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John Scalzi – Searching for a Starship Troopers in This Year’s Hugo Nominees

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It’s that time of year again: The World Science Fiction Convention convenes today in Montreal, Quebec, and for the next five days scifi fans from all over the world are going to get super-nerdy about their favorite books, movies, comics and other such things. The big event: The Hugo Awards, in which fans vote for their favorite novels, stories and movies. The winners get funky rocket-shaped trophies and the knowledge that they’re on the top plateau of geekdom for a year. You really can’t beat that.

Last year this time I looked at Hugo-winning novels to see which of them had been made into movies and whether those movies were any good (Starship Troopers, anyone?) This year, I’ll look at the current crop of nominees for Best Novel and try to guess what their chances are of making it onto the silver screen.

Anathem, by Neal Stephenson
What’s It About? On an Earth-like planet, a group of monkish scholars who are normally separated from the secular world for years at a time are suddenly called upon to solve a mysterious and planet-threatening conundrum.
Why It Would Make a Great Movie: The story crosses the entire globe and features a lot of action, including some that could be laden with groovy special effects; the main characters are young, which means that it could appeal to teens and the producers could hire unknowns in the main roles, keeping costs down.
Caveats: The book is 900 pages long, 200 pages of which establish the world, and much of the book concerns itself with intellectual pursuits. So any adaptation would remove huge chunks of story and might end up looking not at all like the actual book.
Other Data: Stephenson’s previous works Snow Crash and The Diamond Age have been optioned, so he’s a known name; Anathem landed on the New York Times bestseller list, which always gets Hollywood’s attention.
Chance for a Movie Version: Possible.

The Graveyard Book, by Neil Gaiman
What’s It About? A young boy is raised by ghosts in a graveyard after his parents are murdered, and as he grows he must find his way into the real world.
Why It Would Make a Great Movie: It’s a great concept; the story is aimed at younger readers so the movie would be family-friendly; the cast of ghostly supporting characters means it could be peopled with all manner of fine British actors.
Caveat: Really, the only way this wouldn’t make a great movie is if the screenwriter flubbed the screenplay.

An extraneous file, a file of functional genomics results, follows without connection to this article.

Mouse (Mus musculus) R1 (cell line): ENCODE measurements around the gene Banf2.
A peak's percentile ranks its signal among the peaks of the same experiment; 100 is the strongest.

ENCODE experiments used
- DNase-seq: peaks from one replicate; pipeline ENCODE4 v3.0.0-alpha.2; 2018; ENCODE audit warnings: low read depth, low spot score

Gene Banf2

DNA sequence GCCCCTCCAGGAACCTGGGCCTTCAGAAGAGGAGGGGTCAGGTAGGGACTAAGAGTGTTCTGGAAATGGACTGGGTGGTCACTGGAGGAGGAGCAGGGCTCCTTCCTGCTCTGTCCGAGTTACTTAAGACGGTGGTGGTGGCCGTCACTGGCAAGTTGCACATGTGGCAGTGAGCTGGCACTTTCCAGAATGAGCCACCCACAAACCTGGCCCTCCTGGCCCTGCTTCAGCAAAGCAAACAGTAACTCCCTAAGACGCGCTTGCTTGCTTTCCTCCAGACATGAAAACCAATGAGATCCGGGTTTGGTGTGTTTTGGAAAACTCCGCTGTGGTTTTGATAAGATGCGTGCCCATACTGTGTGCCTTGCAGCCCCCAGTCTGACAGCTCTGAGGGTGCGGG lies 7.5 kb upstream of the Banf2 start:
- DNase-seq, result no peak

Other Data: Neil Gaiman’s stock in Hollywood is riding high with the success of Coraline, based on his Hugo-award winning novella, and Gaiman is working on several other movie projects; the book is already optioned, with Oscar-winner Neil Jordan (Interview With the Vampire) attached to direct.
Chance for a Movie Version: Oh, I’d say pretty darn good.

Little Brother, by Cory Doctorow
What’s It About? After a terrorist attack on San Francisco, a teenage hacker and his friends use their skills to confound an increasingly repressive U.S. government.
Why It Would Make a Great Movie: Story is topical yet entertaining, so the movie would qualify as a “smart thriller,” which Hollywood likes; taps into the age-old “never trust anyone over 30” maxim that each generation of young people re-discovers.
Caveats: The book balances polemics, politics, geekery and action, and that balance might be harder to achieve in a movie; the possibility of “issue fatigue” regarding the trustworthiness of the U.S. government (regardless of whether the government is, in fact, trustworthy).
Other Data: Another New York Times bestseller; Doctorow is one of the masterminds behind Boing Boing and an all-around hip young intellectual; already optioned by producer Don Murphy (From Hell, Transformers).
Chance for a Movie Version: Quite decent.

Saturn’s Children, by Charles Stross
What’s It About? After the extinction of humanity, an android designed as a courtesan undertakes a mission that could spell the end of android civilization.
Why It Would Make a Great Movie: Book is smart, funny, full of adventure and is not bounded by mere humans; main protagonist is “on screen” in almost every scene of the book and would be a brilliant vehicle for a young, fearless actress.
Caveats: Very effects heavy (most of the characters are robots that don’t look like humans), so could be expensive to make; protagonist is really the only major human(like) star, so if the actress playing her can’t pull it off, it’ll be a long movie.
Other Data: Charles Stross currently holds the record for number of consecutive years with a Hugo nomination for Best Novel (this is his sixth); he’s generally considered one of the leading lights of 21st century scifi.
Chance for a Movie Version: Possible, especially if the right actress discovers it.

There’s a fifth nominee for Best Novel this year: Zoe’s Tale. But since I wrote it, I’ll recuse myself.

If I had to guess at which two have the best chance of coming to a theater near you, I’d go with The Graveyard Book and Little Brother. Which, incidentally, would be a double feature I’d love to see.

Which of these five books will actually win the Hugo for Best Novel? We’ll find out Sunday night.

Winner of the Hugo Award and the John W. Campbell Award for Best New Writer, John Scalzi is the author of The Rough Guide to Sci-Fi Movies and the novels Old Man’s War and Zoe’s Tale. He’s also Creative Consultant for the upcoming Stargate: Universe television series. His column appears every Thursday.

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